She broke out in a sheepish smile.  She saw it.  But…but…it wasn’t a hard, sharp, clear “like a photograph” visualization. So that didn’t count, right?  Wrong.

 

And…it might have been digital, not analogue.  In other words, she might have seen the word “blue” appear, rather than the color. That’s o.k.  It might have been auditory, might have been a voice saying “blue” without any visualization at all.  Could she have “smelled” or “felt” blue?  Perhaps.   

 

But the point is that she represented it to herself, one way or another.  Digging deeper, I saw the problem. It was that “hope kills” thing.  She was literally afraid to believe. She came from a social context where there had been great travail and pain, and she had been discouraged from aspiring too highly, from wanting too much from life.  Even “happiness” was something she considered beyond her reach.   She defined “happy” as “never unhappy”—in other words set a standard so high that no human being could attain it, and then mistook her warped perspective for reality.

 

We do this to ourselves. If the Dalai Lama is correct, the purpose of life is to be happy.   While those who wish to can warp and twist and question this, I do believe we can can start with this, and it takes us all the way to a life of meaning, joy and contribution.  

 

All we need do is find goals in alignment with our deepest values, where both the accomplishment and the struggle bring us satisfaction.  And the best way to achieve them is to be able to see, or hear, or “feel” the intermediate steps, breaking those down into daily actions. Then every day evaluate those daily actions to see what we accomplished and if we need course correction (far easier to course correct a day’s error than a decade’s!)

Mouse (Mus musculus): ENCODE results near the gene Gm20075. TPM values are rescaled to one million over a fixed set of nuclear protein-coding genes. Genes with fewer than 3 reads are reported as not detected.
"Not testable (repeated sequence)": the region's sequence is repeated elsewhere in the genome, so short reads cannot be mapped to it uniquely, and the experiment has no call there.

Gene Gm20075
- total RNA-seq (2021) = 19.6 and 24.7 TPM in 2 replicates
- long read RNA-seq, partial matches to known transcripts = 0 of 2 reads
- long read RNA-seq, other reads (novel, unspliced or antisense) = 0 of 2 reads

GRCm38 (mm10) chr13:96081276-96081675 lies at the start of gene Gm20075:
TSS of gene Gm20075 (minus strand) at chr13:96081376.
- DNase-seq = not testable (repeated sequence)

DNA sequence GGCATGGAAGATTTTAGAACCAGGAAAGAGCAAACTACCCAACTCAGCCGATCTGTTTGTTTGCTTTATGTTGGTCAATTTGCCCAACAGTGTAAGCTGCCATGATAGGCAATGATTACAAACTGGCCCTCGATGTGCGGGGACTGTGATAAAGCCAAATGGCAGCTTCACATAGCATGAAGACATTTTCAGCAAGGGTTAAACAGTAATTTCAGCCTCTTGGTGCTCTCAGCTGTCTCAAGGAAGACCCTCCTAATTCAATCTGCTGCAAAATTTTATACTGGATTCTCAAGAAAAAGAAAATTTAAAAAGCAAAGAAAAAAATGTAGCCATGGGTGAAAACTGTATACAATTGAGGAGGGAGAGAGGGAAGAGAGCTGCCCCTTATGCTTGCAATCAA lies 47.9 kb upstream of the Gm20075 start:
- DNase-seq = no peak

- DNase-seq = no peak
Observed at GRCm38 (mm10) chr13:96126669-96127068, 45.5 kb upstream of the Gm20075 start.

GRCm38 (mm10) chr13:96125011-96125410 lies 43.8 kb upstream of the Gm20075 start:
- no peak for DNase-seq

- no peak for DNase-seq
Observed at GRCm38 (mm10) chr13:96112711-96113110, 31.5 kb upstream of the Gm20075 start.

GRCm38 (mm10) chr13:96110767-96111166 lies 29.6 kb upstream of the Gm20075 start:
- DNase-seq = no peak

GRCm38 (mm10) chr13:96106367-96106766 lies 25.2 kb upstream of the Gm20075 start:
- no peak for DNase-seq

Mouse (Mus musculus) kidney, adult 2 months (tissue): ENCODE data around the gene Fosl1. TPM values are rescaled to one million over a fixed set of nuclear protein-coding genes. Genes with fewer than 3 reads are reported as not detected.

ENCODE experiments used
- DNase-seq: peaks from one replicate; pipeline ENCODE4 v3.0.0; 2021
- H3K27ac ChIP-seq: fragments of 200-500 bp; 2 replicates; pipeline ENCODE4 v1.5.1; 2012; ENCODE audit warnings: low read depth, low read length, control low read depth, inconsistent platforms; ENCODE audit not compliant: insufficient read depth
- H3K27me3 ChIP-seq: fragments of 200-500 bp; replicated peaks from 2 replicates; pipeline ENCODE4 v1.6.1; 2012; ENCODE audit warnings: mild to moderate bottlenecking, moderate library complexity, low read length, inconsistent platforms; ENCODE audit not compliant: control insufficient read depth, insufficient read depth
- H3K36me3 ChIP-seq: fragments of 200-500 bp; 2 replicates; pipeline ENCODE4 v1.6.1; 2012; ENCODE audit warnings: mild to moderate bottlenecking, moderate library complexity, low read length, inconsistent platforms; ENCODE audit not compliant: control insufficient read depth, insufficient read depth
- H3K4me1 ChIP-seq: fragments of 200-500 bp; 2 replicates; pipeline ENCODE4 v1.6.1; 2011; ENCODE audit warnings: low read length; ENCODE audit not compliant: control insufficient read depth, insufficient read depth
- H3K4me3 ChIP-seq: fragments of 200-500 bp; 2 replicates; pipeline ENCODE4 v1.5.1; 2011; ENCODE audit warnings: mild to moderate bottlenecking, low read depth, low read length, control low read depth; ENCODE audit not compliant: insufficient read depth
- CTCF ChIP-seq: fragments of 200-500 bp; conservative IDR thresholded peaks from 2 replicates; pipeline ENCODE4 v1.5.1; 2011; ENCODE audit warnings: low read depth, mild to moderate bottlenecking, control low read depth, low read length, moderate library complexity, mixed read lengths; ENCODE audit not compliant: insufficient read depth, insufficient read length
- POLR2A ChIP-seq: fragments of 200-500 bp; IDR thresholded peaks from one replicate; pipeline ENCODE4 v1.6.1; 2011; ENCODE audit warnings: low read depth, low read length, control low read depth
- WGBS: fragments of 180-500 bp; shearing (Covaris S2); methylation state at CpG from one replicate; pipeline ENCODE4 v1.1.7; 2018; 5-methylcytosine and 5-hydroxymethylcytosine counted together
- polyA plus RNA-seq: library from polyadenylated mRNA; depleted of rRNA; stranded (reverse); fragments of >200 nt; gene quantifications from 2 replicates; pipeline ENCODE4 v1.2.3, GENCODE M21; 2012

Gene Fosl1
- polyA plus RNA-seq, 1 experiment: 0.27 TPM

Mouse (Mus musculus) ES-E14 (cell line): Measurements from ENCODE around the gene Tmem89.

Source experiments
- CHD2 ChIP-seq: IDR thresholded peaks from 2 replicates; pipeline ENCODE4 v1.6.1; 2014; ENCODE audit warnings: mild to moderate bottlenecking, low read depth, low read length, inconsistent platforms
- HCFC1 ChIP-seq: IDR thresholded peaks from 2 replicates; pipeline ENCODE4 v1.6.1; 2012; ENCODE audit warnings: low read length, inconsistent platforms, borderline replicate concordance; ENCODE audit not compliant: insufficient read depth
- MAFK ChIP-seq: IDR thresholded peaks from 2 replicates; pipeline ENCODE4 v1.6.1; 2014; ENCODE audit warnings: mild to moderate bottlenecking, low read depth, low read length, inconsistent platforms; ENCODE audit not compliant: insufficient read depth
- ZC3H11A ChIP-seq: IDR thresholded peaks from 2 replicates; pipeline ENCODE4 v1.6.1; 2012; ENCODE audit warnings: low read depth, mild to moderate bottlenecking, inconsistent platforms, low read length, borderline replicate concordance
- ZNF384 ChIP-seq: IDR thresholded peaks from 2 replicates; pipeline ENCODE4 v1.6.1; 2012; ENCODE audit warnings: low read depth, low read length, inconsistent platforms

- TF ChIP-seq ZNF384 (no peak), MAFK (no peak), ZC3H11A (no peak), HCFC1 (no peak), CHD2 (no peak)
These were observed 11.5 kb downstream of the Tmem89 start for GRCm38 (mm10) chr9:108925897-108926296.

Then we remember that we want short-term joy and happiness as well, and START our days with joy, infusing our actions with that emotion so that we do not accomplish to feel joy, but rather we joyfully accomplish.

 

See it, feel it, hear it, smell it…whatever it takes, REPRESENT the steps and the goals.    Then set out to accomplish them, with joy, to fill your own heart and the hearts of those you love, with harm to none.

 

Knowing what you want, and seeing the steps you have to take…that’s how you max out your chance to get where you’re going.  By the way…people who do this enough get so good at it that it can seem they have no goals at all. They just want something, and automatically move in that direction without stress. They just “chop wood, carry water” and somehow are happy, healthy, and successful.  

 

In other words, they have these other steps at “unconscious competence.” They are on the road to life mastery, and very, very nicely prepared to Awaken.

 

Namaste

Steve

www.lifewrite.com
P.s.–the Ancient Child and other tools to help with this process can be acquired for just one dollar if you give the Lifewriting Premium site a chance.  Do yourself a real favor–the dreams you save may be your own.   www.lifewrite.com.